Russian authorities claim their attacks on Telegram are because the platform helps terrorists
By David Homak, for The Moscow Times
Earlier this week, Russian media regulator Roskomnadzor threatened to block Telegram, an encrypted messenger service allegedly used by the Islamic State. The reality behind the decision is likely more political in nature.
It began in 2014, when state authorities established a registry of “information-dissemination organizers”—essentially a list of every website allowing the publication of user-generated content. By law, every such site must store records of all user activity for six months and provide it to intelligence agencies and the police immediately upon request.
In reality, however, very few organizations have complied. Only around 65 sites registered in 2015 and 2016.
Then, in April and May 2017, Roskomnadzor started actively blocking foreign sites that refused to comply. It began with the the messenger service Zello, because striking Russian truckers were using it to communicate with each other. Roskomnadzor demanded that Zello register in Russia and hand over user information upon request. Zello’s founder refused, and the messenger was blocked.
On April 28, Roskomnadzor blocked the messenger services Line, IMO and Vchat. The Chinese messenger WeChat was briefly blocked in early May before it agreed to register. Roskomnadzor also blocked Blackberry Messenger and blacklisted 64 of its IP addresses. Of all these blocked messenger services, only WeChat has a moderately sized user base in Russia.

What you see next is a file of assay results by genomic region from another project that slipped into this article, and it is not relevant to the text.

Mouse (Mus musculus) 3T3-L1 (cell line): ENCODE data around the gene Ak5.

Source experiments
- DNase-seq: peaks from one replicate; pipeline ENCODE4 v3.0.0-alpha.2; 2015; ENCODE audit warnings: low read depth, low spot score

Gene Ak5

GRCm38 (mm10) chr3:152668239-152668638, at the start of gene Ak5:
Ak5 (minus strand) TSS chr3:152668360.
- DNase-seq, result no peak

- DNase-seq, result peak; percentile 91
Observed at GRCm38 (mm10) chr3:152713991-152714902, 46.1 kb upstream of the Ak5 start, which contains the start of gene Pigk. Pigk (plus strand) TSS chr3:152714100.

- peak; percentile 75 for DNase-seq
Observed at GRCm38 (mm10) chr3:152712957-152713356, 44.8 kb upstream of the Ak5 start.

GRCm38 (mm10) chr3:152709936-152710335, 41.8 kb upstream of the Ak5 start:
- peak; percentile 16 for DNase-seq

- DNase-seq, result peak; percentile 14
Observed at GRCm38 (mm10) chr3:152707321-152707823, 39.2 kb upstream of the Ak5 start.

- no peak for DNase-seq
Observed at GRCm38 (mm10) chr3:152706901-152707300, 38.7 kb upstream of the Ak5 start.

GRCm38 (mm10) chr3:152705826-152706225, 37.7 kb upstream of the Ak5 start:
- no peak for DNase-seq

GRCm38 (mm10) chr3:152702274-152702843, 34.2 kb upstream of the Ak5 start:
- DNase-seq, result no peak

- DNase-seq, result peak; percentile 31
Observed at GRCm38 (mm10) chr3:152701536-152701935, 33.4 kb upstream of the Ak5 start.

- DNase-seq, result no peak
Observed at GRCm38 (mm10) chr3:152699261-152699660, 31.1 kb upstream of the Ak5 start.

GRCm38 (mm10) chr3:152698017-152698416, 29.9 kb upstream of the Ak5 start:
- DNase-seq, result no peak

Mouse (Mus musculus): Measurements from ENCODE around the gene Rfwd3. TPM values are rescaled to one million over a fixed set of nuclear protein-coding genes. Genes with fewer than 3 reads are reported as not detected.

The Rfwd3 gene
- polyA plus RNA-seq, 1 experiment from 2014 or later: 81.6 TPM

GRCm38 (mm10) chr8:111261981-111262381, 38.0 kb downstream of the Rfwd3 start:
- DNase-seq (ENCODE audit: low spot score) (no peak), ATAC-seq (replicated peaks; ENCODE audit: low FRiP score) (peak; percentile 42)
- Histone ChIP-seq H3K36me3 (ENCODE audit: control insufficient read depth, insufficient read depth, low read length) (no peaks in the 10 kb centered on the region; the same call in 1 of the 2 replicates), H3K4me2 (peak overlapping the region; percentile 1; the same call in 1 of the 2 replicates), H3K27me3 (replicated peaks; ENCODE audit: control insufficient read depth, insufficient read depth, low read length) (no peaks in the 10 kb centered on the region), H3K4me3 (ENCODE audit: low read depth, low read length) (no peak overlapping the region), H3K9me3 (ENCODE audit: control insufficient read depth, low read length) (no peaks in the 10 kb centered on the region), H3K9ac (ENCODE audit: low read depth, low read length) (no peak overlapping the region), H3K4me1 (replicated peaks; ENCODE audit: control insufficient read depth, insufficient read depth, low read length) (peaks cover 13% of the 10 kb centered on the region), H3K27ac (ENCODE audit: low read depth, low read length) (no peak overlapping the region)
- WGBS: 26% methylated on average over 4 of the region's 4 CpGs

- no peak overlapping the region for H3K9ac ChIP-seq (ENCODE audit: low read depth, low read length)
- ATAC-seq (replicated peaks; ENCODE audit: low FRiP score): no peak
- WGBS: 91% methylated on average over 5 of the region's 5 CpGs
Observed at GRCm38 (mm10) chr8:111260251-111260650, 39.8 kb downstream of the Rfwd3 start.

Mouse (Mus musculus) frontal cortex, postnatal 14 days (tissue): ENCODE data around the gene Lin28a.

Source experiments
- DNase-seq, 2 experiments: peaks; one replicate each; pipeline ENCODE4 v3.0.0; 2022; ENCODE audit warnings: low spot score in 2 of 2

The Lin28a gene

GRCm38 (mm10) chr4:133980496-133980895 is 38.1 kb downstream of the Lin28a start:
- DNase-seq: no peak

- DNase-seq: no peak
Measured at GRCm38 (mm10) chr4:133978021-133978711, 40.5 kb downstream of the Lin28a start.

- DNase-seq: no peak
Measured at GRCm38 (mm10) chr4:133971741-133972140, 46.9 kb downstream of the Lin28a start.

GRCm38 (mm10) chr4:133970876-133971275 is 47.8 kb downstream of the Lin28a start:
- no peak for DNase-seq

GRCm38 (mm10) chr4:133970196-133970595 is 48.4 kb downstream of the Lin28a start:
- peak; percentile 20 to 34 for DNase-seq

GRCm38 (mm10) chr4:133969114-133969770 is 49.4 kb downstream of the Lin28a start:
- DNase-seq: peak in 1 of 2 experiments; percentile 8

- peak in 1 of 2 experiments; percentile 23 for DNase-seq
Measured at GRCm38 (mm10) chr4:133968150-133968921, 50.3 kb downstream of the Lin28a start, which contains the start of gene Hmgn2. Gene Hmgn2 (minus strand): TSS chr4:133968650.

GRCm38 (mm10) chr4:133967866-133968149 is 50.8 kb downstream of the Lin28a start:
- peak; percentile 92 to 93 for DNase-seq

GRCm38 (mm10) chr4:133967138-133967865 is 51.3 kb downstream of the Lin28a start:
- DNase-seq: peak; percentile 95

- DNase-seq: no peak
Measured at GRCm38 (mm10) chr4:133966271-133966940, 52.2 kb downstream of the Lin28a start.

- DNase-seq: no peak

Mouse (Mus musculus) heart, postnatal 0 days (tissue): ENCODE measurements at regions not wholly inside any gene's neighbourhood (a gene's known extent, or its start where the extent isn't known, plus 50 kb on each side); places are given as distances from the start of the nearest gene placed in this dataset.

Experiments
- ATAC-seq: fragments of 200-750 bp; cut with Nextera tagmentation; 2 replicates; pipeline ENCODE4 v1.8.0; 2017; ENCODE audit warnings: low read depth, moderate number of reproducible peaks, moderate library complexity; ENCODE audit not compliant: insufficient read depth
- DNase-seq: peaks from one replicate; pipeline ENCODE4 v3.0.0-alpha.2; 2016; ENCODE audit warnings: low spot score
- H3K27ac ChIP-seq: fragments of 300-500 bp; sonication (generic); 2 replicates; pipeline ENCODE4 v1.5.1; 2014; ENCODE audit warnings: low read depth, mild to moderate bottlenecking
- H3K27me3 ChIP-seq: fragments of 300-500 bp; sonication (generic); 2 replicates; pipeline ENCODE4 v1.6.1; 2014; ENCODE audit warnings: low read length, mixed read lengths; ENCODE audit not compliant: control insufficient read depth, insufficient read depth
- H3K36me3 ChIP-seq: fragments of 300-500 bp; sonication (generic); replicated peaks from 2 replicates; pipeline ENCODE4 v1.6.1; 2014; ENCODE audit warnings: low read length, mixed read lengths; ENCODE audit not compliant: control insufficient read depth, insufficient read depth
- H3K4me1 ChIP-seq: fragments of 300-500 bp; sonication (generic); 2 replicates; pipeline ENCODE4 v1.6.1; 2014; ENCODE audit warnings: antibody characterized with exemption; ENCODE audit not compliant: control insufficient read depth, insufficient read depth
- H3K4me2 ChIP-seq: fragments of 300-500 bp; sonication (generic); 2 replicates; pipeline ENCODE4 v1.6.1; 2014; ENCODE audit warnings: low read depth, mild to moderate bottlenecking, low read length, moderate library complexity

Telegram is an entirely different matter. The app was founded by internet entrepreneur Pavel Durov—Russia’s answer to Mark Zuckerberg—after he was forced out his own company, VKontakte—Russia’s answer to Facebook. Durov used the money he received for selling his shares in VKontakte to create Telegram. And that’s when the trouble started.
Durov takes a laissez-faire position toward his creations. This served VKontakte well. The site was only outwardly a social network. Behind that facade stood an enormous filesharing network of pirated music and movies. Durov’s consistent response to this problem—sitting back and doing nothing—helped the site transform into a platform for streaming content without paying for it.
In the same way, Telegram grew into something beyond a messenger service. It became a platform for “write-only channels” in which various people post texts and subscribers read it, without the ability to respond or send comments. This soon morphed into collective blogs, including anonymous political blogs. That’s when Russia’s harsh political reality kicked in.
Telegram is the only popular platform in Russia that is not controlled by Roskomnadzor. It is also very important that, as a messenger, Telegram exists exclusively as a separate app. The Russian law for banning websites—either with or without a court order—requires a reference to specific offending web pages. There is virtually nothing like that in Telegram. Roskomnadzor and the courts were unprepared for this.
Of course, there are boundaries even Pavel Durov will not cross. Telegram moderators delete all suspicious public chats connected with the Islamic State for example. But the app’s developers say they cannot monitor the content of encrypted correspondence between users.